On Tuesday last week, I walked back in to Lansons HQ 15 months after leaving to have a baby. For someone that was only planning to initially take nine months off (that soon went out the window), it’s fair to say I was naturally apprehensive about returning to work. Yes I was going to miss my son, although the thought of being able to eat my lunch without simultaneously entertaining a toddler was definitely exciting. It was more: will I remember how to do my job and how will I fit it around nursery drop offs and toddler tantrums? (We’re at THAT stage.)
I can only talk so far from my perspective and what I think the challenges are for the industry. I would certainly be lying if I said I didn’t have a minor concern about telling clients that I’ll be working a 4-day week, and what about if I had to leave early to get my son from nursery? Yet this surely all stems from having the confidence in where you work and the support system there that is set up for you. Luckily, I had several ‘back to work’ meetings where it was made very clear I had the full backing to do 4 days a week and if I need to leave the office I just go – no excuses or apologies.
Underpinning this, I requested flexible working options to help manage my day and commute better, which were all agreed. I know in many ways this makes me ‘lucky’, but PR is a people-centric career, if we don’t invest in our people and help them when it’s needed, then we’re just putting obstacles in front of them when it isn’t helpful or productive to the working relationship.
‘Flexible working’ shouldn’t be seen as some latest buzzword that will go away – because it isn’t going to – and employers who don’t help their employees work more flexibly run the risk of being seen as archaic. Campaigner and blogger Anna Whitehouse (Mother_Pukka on Instagram) has been campaigning for companies to offer more flexible working after her request for flexible working as a mother was denied for fear of ‘opening the floodgates’. She recently gave evidence to the Welsh Assembly and now it has been named as the “primary focus” for Welsh businesses. So, it isn’t a fad or a phase and it isn’t going away. PR is not a 9–5 career, and digital capabilities enable people to work on the go / remotely, so as an industry we really should have no problem embracing it and doing more than just the basics.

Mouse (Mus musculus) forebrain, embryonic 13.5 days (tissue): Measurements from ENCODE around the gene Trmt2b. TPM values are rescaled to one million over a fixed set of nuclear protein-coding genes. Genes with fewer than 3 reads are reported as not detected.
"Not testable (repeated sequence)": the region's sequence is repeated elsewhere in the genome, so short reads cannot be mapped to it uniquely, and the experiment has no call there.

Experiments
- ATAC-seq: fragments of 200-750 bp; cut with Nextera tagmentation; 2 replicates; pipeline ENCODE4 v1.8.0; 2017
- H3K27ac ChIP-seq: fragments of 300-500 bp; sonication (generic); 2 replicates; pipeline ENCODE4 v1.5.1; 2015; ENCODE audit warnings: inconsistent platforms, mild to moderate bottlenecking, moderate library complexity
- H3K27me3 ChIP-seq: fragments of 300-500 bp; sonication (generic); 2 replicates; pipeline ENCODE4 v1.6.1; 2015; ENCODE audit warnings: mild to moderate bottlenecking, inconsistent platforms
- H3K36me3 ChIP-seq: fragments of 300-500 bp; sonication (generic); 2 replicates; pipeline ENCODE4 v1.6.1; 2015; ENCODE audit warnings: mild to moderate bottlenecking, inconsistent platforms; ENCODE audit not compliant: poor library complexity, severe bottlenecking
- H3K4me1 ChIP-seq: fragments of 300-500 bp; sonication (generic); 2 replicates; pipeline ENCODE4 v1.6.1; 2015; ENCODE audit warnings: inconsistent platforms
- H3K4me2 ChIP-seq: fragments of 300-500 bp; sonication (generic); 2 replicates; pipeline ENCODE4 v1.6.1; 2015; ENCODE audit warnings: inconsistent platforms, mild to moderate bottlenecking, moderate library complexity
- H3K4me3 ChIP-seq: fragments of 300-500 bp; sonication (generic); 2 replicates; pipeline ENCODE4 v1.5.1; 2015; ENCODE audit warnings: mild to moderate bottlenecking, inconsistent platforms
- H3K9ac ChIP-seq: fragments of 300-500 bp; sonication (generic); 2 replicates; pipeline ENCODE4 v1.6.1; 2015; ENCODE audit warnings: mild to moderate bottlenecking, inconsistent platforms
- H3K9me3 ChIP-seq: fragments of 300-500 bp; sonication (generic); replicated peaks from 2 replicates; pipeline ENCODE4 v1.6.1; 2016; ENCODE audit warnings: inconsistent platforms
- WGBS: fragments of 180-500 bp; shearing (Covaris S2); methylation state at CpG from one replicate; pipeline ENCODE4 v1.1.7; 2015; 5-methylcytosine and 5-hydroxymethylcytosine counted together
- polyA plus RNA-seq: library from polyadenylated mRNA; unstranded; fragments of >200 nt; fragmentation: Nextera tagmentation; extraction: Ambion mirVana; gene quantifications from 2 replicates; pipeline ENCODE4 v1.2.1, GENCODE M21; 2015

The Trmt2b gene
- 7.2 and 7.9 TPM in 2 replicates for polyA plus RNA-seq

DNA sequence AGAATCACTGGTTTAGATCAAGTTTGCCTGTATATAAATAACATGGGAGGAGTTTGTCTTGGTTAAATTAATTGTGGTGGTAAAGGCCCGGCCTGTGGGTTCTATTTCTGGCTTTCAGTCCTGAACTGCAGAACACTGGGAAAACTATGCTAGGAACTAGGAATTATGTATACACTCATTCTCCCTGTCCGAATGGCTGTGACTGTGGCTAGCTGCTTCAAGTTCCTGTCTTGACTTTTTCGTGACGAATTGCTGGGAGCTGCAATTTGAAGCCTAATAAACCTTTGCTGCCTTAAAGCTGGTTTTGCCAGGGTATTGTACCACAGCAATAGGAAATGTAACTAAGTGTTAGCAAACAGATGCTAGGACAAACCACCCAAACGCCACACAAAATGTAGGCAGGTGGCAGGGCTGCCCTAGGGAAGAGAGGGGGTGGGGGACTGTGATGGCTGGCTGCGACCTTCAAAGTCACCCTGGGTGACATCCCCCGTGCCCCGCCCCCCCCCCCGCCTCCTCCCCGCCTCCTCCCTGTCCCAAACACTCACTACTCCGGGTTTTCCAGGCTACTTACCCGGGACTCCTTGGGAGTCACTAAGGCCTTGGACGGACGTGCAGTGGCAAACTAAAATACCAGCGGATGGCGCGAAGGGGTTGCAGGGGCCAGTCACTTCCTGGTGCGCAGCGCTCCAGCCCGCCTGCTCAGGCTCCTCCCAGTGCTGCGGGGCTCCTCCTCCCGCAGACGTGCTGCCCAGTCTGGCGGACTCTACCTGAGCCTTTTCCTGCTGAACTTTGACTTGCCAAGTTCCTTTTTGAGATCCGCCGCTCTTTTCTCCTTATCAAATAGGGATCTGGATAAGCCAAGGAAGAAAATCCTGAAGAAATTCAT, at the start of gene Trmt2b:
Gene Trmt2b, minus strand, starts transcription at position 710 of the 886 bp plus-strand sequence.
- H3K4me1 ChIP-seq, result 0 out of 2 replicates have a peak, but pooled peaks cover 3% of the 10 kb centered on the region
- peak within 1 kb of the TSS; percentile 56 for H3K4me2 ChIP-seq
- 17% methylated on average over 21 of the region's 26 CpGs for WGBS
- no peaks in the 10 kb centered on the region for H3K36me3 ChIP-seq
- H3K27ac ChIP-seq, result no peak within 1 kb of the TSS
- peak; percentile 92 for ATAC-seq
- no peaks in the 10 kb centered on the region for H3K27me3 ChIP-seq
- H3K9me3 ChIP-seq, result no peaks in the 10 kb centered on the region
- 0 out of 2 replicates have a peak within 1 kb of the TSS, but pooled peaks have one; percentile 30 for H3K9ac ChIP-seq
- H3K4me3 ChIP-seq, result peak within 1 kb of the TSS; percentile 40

Does the industry go far enough yet in totally supporting working parents? Probably not, but then what industry has it totally nailed down? Things have evolved a lot in the last few years and a lot of companies are doing great work in this area, but there is always more that can be done – compressed hours, greater support for dads to take longer paternity leave, more flexibility to work out of the office, people not just being at their desk to be visible when it’s easier for them to work at home. Talking with some other mums on maternity leave, lots of companies are now embracing coaching for mothers when they are pregnant. The coaching focuses on how they position themselves on their return to work, including words they should and shouldn’t use (like not apologising if you need to leave early). For some companies, this is inbuilt in their ethos and culture. but it isn’t everywhere, so the concept of coaching should be totally embraced by employers to support women returning to work, and hopefully it is something we will see much more of soon.
This article was originally published on PRCA. Click here to see more.
Lansons is ranked 15th by the Great Places to Work Institute– and we have won the Bronze award in the PR Week Best Companies to Work for.